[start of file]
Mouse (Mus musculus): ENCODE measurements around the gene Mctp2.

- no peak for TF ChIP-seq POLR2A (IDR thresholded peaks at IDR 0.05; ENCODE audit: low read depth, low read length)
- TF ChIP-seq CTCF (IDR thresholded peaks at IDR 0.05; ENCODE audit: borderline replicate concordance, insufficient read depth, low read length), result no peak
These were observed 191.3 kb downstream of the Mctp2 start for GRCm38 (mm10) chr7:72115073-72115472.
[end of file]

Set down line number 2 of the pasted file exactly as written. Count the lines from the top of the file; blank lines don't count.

- no peak for TF ChIP-seq POLR2A (IDR thresholded peaks at IDR 0.05; ENCODE audit: low read depth, low read length)